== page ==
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Google gets green light for new Sweden data centre

Google building.jpg

Google has been given outline planning permission for a new data centre in Horndal, Sweden - providing it does its bit for the environment.

Sweden’s Land and Environment Court for Nacka District granted Google subsidiary DSC International permission for the proposed facility in Avesta municipality.

In 2017, Google acquired 109 hectares of land in the region, which is 160km north of capital Stockholm, and its original plan for a data centre is now coming to fruition.

The data centre specifications weren't outlined in court documents but it is believed that Google is planning a five data hall campus on the site.

The company also intends to transport water to the site for cooling from river areas about 20km away via specially built pipes, which have courted controversy from local farmers as they go over their land.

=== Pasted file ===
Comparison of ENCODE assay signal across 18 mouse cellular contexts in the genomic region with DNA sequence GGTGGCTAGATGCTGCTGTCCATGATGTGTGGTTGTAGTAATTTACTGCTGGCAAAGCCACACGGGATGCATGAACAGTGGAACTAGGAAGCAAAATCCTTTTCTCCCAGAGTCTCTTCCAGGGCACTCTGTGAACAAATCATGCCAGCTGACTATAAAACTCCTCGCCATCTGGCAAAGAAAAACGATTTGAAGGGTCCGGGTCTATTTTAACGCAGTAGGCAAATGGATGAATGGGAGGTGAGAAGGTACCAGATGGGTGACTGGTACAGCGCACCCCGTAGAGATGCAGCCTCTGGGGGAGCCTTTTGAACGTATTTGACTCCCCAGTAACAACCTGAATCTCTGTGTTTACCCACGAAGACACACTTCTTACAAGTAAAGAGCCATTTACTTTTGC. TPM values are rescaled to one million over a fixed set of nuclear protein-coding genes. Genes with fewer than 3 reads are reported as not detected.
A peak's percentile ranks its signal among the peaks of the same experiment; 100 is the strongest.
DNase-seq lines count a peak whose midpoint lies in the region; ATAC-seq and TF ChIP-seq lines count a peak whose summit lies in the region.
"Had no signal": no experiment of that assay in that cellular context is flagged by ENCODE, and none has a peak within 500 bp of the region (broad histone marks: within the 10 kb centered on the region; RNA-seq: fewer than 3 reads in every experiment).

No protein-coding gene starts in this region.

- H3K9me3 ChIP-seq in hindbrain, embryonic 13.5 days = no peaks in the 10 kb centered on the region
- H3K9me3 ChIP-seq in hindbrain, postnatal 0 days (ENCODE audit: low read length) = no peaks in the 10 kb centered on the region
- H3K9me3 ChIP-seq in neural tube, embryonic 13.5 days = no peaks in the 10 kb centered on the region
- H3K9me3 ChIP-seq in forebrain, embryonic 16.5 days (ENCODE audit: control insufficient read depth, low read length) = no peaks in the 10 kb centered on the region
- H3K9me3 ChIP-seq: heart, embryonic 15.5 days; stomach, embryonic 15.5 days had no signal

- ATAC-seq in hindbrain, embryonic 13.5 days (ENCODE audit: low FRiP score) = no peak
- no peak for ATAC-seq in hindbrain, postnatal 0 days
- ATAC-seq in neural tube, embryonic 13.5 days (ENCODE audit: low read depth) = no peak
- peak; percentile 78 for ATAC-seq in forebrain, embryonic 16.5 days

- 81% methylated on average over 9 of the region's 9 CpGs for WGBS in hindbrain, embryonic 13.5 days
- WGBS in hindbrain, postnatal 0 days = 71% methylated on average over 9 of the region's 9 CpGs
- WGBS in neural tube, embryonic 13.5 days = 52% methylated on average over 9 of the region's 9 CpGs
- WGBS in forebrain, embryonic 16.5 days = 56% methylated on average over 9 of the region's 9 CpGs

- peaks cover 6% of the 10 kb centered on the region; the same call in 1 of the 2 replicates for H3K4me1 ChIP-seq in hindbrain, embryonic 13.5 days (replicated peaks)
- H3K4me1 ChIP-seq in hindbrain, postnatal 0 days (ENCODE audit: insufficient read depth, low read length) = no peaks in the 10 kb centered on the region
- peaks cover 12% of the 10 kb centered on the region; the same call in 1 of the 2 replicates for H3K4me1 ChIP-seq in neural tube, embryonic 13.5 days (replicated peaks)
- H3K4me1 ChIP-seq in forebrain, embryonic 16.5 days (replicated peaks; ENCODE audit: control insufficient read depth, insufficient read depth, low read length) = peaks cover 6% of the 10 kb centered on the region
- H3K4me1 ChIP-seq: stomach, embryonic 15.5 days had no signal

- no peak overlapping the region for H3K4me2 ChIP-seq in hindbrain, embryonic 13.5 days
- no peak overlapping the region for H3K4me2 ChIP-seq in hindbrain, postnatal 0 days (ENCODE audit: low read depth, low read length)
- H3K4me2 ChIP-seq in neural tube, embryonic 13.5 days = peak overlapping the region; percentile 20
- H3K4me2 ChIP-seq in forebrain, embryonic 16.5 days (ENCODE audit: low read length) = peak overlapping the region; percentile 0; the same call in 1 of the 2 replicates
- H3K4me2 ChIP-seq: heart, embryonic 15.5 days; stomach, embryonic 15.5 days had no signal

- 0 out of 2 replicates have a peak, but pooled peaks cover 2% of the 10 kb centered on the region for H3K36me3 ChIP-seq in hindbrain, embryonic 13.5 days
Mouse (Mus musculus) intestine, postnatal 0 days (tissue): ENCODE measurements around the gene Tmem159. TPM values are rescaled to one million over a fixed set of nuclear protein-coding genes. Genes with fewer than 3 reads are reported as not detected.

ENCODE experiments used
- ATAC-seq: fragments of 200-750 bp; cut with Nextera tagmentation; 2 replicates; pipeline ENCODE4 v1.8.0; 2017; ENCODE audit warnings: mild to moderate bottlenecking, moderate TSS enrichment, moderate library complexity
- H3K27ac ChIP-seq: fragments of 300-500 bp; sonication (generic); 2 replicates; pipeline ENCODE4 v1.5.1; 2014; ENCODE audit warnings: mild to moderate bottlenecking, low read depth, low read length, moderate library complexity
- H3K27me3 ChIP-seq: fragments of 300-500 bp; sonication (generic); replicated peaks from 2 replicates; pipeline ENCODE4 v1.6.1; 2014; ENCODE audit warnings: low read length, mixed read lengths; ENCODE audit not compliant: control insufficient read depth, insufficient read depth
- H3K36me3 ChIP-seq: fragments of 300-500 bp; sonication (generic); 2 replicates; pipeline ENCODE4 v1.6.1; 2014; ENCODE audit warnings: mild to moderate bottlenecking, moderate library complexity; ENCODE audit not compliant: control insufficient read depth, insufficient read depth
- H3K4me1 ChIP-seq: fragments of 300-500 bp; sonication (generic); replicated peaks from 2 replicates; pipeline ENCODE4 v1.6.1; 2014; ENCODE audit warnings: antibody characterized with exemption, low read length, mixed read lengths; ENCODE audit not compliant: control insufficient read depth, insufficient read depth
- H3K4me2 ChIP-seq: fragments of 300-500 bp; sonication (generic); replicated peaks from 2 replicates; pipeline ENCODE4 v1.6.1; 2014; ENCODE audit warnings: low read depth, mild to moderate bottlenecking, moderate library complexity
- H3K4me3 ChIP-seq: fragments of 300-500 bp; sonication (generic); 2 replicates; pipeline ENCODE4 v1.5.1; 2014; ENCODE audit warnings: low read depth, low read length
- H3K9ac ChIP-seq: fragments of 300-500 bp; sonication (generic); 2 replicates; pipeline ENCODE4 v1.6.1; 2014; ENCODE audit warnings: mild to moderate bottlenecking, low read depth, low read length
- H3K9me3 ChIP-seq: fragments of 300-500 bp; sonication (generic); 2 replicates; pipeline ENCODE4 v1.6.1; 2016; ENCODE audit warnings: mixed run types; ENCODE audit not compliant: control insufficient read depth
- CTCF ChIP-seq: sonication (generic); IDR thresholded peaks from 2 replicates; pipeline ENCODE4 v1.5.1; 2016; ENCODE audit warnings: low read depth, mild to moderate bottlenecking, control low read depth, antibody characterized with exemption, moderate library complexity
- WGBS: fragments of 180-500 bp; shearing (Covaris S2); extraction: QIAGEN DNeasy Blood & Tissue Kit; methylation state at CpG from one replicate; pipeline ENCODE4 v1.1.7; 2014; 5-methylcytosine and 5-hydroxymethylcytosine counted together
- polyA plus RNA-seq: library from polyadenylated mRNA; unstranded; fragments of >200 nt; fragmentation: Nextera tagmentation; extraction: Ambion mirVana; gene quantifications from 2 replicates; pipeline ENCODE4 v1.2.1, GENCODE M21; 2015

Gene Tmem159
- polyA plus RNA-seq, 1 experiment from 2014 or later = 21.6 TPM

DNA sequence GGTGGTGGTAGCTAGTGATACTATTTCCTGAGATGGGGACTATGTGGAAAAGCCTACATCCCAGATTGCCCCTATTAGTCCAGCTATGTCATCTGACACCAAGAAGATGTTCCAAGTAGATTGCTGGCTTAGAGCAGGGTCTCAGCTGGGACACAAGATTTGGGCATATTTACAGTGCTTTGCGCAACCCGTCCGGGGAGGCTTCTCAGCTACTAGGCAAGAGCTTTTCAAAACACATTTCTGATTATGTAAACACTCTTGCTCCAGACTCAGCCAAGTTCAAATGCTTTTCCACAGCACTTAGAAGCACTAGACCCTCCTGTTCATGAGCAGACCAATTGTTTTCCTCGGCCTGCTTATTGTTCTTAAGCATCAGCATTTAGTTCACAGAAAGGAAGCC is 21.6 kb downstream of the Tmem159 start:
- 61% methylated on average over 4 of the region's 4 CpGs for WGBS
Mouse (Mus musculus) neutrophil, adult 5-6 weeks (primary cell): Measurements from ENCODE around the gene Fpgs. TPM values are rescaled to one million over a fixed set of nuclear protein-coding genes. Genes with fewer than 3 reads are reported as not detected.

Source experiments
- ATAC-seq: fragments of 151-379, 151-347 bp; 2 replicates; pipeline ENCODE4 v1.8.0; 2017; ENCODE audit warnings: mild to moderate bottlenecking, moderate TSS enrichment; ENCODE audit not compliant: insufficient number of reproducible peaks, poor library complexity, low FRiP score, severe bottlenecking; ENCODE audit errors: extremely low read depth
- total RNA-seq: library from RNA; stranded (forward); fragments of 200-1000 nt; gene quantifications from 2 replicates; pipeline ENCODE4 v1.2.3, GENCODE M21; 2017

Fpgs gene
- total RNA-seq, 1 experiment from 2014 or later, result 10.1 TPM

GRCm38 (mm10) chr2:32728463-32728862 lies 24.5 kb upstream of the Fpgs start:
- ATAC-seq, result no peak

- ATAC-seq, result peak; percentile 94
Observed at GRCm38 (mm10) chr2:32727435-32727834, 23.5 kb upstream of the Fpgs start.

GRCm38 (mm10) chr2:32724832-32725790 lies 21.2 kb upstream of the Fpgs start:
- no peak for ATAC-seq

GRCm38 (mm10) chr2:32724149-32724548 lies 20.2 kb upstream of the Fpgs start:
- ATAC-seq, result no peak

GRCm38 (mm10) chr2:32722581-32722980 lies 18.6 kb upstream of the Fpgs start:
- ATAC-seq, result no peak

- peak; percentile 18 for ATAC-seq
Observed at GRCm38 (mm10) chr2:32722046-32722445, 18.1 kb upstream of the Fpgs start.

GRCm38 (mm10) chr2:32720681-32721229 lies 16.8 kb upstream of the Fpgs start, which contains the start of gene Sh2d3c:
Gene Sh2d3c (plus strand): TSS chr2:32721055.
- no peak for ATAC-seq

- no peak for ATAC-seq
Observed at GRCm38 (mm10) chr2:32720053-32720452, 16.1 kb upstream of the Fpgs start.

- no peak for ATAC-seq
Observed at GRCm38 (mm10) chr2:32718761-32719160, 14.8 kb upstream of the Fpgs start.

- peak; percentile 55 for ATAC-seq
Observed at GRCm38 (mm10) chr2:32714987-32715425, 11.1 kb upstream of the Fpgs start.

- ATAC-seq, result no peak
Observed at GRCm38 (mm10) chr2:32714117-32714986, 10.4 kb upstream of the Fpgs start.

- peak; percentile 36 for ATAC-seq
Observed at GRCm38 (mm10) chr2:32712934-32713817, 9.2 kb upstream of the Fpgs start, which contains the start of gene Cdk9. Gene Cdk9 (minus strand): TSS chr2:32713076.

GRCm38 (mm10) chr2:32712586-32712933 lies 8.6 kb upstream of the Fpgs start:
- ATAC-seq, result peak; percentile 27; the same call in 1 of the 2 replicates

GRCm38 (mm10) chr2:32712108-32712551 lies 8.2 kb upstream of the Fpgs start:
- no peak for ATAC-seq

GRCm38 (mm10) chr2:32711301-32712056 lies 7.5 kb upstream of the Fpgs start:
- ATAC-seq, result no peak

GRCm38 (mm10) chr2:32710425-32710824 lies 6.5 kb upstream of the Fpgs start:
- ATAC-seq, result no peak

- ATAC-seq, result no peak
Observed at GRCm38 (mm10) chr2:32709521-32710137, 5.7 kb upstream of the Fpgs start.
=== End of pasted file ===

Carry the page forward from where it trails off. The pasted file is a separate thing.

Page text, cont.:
A reserve power plant will also consist of up to 250 diesel generators to act as backup for the campus.

As part of its outline planning ruling, the court has told Google it will have to replace diesel with fossil-free fuel to power backup generators by 2030. In addition, the company will also have to build a system - at its own expense - to enable waste heat from the campus to be recycled into municipal heating systems free-of-charge.

Google has not said when it intends to start building, but the outline planning decision says it must begin work within ten years.

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